Reflections on Mobility and Collaboration

When I wasn't in the casino or at the pool, I managed to find time to moderate two panels at the IT Expo Conference in Las Vegas last week. The panels proved to be much more rewarding than my time at the blackjack table.

My two sessions were titled "Effectively Managing Remote and Mobile Workers" and "Productive Collaboration: Using the Right Tools for Process Improvement." The panelists included a wide range of participants, including CEOs of smaller technology products/services firms (Loopup, PanTerra Networks, Nextiva, CounterPath), Unified Communications and Collaboration subject matter experts (Yorktel, Polycom, Masergy) as well as a business process "story teller" from IBM.

Much of the panel discussions focused on having the right tool sets for users as well as IT support. In many respects, the issues aligned with those identified in my most recent No Jitter post "Platform vs. Use Case."

In the Effectively Managing Remote and Mobile Workers session, the panel focused on:

BYOD – How to deliver and manage applications – BYOD was widely acknowledged as the strategy that most organizations were using today and that the ability to effectively manage the applications (not necessarily the entire device) was essential. In other words, these tools are not your father's MDM set.

Management Tools – How IT could measure how the system is being used as well as the quality of the user experience – This included the importance of traditional elements of network and IP Telephony management such as QoS, Utilization, Capture and MOS reporting. The panel agreed that this is key for remote worker support.

Use of Proof of Concept – The panel also agreed that piloting UC was key to adoption and a successful user experience -- Although an expensive investment in terms of time and resources, the success rate claimed for moving forward with the planned deployment was as high as 90%. I found it interesting that the remaining failure rate of 10% typically resulted in the chosen vendor and user organization agreeing that the initial premise for deployment was incorrect and needed to be reexamined.

Onboarding New Users – Consensus that onboarding of remote users presented significantly greater challenges than on-site workers -- Although many aspects of the UC&C tool sets are intuitive to many users, a combination of synchronous and asynchronous training was highly recommended. Given different age groups' varying levels of comfort with technology, "one size fits all" training probably is not appropriate.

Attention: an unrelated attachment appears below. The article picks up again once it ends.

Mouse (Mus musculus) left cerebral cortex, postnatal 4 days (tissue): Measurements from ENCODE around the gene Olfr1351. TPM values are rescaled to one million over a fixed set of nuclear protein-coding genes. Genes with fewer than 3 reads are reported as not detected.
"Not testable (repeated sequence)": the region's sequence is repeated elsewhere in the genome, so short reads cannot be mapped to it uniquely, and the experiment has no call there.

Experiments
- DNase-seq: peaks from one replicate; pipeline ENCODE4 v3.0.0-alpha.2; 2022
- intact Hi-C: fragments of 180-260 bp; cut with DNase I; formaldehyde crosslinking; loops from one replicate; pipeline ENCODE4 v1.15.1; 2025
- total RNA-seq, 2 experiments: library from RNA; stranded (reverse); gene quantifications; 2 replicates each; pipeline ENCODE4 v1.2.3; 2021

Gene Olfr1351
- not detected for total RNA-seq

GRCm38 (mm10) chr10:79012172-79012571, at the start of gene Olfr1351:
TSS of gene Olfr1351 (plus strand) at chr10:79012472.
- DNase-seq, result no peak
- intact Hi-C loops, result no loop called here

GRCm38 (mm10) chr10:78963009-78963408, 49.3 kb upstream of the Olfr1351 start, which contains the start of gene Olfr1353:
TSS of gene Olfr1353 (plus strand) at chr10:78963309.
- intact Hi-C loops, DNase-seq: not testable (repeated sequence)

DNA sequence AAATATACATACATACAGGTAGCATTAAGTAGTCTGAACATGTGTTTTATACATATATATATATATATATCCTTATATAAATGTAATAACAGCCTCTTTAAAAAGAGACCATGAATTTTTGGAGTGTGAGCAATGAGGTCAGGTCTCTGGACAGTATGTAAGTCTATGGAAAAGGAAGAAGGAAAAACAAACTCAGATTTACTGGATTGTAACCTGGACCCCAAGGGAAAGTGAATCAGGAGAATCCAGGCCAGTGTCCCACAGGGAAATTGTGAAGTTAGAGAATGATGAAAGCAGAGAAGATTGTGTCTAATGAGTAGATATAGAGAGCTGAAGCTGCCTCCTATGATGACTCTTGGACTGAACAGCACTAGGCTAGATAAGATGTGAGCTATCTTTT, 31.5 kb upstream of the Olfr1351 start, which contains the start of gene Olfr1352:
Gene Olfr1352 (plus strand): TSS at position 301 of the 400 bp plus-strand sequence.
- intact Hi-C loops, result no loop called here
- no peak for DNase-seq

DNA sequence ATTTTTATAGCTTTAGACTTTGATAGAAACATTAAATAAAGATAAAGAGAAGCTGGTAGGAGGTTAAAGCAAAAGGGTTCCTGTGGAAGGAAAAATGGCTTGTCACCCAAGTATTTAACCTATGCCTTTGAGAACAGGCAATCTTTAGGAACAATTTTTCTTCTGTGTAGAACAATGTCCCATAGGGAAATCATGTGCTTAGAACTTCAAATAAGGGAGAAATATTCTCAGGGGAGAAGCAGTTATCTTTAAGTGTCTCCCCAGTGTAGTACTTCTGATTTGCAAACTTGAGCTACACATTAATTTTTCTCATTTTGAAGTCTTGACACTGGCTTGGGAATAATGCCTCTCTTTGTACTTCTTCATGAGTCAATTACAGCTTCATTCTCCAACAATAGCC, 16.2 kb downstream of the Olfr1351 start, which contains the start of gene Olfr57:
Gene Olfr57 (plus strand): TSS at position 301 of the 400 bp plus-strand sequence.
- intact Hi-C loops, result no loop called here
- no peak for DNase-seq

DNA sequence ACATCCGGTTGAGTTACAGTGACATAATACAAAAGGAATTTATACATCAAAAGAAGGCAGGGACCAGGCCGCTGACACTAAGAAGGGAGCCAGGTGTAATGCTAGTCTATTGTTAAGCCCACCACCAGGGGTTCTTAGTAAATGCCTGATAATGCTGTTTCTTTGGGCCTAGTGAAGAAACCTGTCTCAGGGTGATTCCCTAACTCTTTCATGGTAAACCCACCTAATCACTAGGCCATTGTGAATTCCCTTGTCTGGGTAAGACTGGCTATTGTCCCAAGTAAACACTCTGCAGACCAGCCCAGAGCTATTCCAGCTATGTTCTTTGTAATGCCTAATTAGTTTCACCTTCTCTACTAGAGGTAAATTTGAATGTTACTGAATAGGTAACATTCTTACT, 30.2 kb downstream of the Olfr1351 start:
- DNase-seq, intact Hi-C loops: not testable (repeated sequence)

Cloud – Although not a key element of the session, some of the panelists deliver their product in a cloud model and discussed the advantages of this, which resonated with the mostly SMB audience.

In the Productive Collaboration: Using the Right Tools for Process Improvement session, the panel focused on:

UC Tool Selection – Much discussion about how to determine which tools to deploy (i.e. video, Web conferencing) – Should it be based on use case or platform? Consensus was reached that the reason for poor adoption of tools is that people won't use technology unless it truly solves a problem. Behavior should drive technology, and not the other way round.

Collaboration Features that are Gaining Traction – Much of the discussion was around conferencing applications including audio, Web and video. Many case studies were cited on successful deployments of conferencing that removed pain points for the specific business unit or enterprise. Anecdotal information on past video conferencing failures such as camera positioning and audio quality were discussed. Aligned with the UC Tool discussion topic, it was reinforced that tools must solve specific business problems to gain acceptance with users.

BYOD – Taking a different tack than the earlier group, this panel's BYOD discussion was framed around consumer vs. business class tools. Questions from the audience concerned the quality of conferencing from low bandwidth sites and what to do about it.

Organizational Dynamics/Business Process – Greater adoption of UC tools will have a huge impact on middle management of many organizations. As business processes take advantage of UC&C tools and information flows are changed, the middle manager role must be redefined or eliminated.

Overall, the sessions confirmed much of what I see in my own consulting practice concerning the importance of defining requirements/use cases prior to tool selection. There was also a high level of interest from the audience in managing UC deployments.

I also found it interesting that some of the 'new frontier' of UC&C such as analytics/AI were not mentioned at all. Perhaps the products have not yet caught up with the hype.

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